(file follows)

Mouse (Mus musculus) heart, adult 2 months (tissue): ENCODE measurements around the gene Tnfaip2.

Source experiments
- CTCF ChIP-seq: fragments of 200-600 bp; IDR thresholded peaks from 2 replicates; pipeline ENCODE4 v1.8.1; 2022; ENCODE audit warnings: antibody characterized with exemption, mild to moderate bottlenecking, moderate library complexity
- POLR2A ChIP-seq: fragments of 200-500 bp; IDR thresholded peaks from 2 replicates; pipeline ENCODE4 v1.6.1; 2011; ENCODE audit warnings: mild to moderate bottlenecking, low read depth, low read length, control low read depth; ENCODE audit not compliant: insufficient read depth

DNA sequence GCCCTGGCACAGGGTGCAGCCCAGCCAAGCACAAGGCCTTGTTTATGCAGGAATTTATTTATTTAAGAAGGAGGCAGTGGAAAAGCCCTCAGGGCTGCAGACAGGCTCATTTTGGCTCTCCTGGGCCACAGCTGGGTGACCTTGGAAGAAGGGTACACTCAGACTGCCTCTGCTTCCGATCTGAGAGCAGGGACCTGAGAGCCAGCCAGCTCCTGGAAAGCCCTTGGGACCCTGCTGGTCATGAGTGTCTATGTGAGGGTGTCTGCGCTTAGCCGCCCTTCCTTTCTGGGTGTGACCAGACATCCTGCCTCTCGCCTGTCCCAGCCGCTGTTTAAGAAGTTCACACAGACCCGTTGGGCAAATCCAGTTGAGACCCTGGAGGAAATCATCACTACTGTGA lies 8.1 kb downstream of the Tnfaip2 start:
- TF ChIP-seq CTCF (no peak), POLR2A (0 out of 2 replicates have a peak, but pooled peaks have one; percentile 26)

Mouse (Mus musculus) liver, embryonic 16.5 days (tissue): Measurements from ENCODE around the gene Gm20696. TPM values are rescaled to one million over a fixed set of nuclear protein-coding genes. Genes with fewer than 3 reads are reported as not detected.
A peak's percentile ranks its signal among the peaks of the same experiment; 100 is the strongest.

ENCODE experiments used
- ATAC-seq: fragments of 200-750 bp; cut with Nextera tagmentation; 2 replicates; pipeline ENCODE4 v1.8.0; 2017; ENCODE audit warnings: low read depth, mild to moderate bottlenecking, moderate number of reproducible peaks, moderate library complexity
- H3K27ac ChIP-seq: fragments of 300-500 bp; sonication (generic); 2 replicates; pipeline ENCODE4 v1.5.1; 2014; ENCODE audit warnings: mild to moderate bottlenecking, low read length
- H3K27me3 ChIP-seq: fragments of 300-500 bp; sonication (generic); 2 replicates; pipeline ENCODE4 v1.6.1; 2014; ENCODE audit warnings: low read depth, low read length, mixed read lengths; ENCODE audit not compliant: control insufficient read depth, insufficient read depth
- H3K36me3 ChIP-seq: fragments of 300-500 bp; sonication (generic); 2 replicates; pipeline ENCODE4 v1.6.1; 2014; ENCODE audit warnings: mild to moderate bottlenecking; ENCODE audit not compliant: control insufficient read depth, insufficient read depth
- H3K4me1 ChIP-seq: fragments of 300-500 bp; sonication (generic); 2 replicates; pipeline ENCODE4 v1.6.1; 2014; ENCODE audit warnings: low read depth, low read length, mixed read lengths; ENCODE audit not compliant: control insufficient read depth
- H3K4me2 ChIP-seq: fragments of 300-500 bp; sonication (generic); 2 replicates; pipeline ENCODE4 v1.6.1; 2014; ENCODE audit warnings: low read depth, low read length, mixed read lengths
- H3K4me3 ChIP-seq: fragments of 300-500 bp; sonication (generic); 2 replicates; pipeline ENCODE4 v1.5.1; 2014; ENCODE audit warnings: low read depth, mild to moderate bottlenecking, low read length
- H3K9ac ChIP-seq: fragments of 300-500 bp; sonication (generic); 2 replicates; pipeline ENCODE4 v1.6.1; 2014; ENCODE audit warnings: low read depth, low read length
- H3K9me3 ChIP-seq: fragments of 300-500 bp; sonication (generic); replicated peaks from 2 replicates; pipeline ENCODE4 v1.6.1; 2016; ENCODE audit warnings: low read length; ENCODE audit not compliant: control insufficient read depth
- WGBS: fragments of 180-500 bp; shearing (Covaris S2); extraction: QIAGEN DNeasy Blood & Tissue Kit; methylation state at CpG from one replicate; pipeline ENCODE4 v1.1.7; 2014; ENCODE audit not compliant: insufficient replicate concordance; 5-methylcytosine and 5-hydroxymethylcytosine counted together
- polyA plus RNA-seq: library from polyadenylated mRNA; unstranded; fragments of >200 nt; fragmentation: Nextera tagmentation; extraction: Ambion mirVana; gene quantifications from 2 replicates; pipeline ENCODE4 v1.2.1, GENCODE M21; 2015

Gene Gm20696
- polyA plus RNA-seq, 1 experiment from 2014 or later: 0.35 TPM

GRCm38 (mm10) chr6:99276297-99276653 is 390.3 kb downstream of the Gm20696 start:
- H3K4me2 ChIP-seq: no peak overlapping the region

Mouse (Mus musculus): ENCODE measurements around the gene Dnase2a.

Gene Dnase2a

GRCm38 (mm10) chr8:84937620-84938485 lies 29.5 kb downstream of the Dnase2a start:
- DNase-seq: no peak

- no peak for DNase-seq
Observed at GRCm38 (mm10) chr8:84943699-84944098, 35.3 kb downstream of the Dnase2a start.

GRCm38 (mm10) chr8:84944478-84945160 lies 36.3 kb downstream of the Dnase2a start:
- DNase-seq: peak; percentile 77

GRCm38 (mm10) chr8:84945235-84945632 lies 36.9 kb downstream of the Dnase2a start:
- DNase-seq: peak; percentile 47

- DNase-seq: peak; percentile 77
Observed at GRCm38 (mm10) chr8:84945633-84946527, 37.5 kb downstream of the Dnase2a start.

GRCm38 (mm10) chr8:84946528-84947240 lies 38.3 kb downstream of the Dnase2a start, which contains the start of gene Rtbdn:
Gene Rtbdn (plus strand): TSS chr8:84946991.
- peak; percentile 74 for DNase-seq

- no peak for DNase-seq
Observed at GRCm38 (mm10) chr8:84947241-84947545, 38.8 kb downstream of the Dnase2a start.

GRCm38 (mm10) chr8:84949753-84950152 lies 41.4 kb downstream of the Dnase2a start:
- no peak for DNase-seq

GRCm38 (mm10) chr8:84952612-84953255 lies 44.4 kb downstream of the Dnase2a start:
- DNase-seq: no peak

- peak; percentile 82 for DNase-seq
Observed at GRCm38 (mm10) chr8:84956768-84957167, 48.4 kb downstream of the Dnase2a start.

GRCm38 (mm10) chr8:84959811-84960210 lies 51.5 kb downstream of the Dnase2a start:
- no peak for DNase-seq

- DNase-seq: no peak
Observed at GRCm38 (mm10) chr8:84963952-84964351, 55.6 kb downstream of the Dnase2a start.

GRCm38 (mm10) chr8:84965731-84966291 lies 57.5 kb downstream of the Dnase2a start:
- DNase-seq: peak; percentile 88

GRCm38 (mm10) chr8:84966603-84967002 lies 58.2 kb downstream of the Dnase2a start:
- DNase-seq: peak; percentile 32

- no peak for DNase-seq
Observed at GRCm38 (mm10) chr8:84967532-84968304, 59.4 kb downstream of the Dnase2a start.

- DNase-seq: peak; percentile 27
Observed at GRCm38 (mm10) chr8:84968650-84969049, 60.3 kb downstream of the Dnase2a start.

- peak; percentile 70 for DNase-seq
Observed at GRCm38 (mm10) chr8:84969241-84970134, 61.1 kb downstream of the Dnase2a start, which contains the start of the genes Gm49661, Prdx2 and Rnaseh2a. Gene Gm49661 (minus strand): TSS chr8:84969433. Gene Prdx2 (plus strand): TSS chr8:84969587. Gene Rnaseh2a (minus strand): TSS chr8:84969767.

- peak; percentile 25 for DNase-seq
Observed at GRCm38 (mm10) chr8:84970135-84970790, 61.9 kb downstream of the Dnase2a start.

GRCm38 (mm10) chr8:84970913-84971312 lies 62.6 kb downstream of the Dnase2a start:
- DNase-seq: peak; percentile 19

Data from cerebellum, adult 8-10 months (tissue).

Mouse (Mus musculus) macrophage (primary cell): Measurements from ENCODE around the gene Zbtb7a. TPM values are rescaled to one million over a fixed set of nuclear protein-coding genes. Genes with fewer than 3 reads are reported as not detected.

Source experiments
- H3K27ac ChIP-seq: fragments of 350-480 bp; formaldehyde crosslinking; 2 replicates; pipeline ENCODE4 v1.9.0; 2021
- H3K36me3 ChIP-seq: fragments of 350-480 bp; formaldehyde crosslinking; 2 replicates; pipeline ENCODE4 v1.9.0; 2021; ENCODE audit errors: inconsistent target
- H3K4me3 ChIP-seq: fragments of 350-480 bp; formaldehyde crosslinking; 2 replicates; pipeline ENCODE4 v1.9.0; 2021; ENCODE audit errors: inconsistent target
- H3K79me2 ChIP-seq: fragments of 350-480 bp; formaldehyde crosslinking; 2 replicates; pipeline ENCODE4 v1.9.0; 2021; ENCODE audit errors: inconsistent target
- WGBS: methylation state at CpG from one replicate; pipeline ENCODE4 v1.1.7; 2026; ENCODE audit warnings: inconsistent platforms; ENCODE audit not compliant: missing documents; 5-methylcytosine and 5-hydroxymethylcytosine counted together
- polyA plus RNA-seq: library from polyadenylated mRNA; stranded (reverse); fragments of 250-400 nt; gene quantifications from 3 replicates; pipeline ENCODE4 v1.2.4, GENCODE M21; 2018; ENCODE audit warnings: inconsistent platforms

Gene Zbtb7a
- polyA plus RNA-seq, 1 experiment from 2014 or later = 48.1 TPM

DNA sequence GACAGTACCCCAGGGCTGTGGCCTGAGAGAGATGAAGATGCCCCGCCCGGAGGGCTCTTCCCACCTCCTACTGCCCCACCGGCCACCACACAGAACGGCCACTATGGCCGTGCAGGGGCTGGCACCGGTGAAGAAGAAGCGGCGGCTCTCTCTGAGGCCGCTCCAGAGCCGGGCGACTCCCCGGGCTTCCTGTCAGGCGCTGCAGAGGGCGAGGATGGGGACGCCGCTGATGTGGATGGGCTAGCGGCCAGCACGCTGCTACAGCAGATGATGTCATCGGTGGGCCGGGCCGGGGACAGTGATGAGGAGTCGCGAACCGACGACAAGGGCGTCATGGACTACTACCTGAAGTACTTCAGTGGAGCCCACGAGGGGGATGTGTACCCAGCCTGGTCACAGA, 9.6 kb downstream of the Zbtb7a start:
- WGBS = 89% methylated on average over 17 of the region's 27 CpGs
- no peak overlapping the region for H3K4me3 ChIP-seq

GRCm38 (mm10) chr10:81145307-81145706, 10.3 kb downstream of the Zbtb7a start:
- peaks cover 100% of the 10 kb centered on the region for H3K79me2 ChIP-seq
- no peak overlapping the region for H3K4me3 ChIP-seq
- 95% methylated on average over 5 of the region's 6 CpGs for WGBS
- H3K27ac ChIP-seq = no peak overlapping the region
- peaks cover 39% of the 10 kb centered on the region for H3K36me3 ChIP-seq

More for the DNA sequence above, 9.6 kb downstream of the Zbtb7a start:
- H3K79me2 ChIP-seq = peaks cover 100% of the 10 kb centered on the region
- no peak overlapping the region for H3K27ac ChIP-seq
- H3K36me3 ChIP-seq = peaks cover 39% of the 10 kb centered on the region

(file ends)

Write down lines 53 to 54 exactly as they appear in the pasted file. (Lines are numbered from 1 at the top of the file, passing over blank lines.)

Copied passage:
- DNase-seq: peak; percentile 88

GRCm38 (mm10) chr8:84966603-84967002 lies 58.2 kb downstream of the Dnase2a start: